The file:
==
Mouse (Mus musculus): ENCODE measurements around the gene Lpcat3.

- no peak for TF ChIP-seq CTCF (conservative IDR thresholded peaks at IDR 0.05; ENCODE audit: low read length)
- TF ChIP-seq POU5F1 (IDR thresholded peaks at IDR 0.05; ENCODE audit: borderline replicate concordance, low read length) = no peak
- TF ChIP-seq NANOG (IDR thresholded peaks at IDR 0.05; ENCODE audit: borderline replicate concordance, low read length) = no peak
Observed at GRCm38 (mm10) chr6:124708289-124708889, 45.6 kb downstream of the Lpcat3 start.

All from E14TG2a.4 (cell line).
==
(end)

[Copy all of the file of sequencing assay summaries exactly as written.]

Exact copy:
Mouse (Mus musculus): ENCODE measurements around the gene Lpcat3.

- no peak for TF ChIP-seq CTCF (conservative IDR thresholded peaks at IDR 0.05; ENCODE audit: low read length)
- TF ChIP-seq POU5F1 (IDR thresholded peaks at IDR 0.05; ENCODE audit: borderline replicate concordance, low read length) = no peak
- TF ChIP-seq NANOG (IDR thresholded peaks at IDR 0.05; ENCODE audit: borderline replicate concordance, low read length) = no peak
Observed at GRCm38 (mm10) chr6:124708289-124708889, 45.6 kb downstream of the Lpcat3 start.

All from E14TG2a.4 (cell line).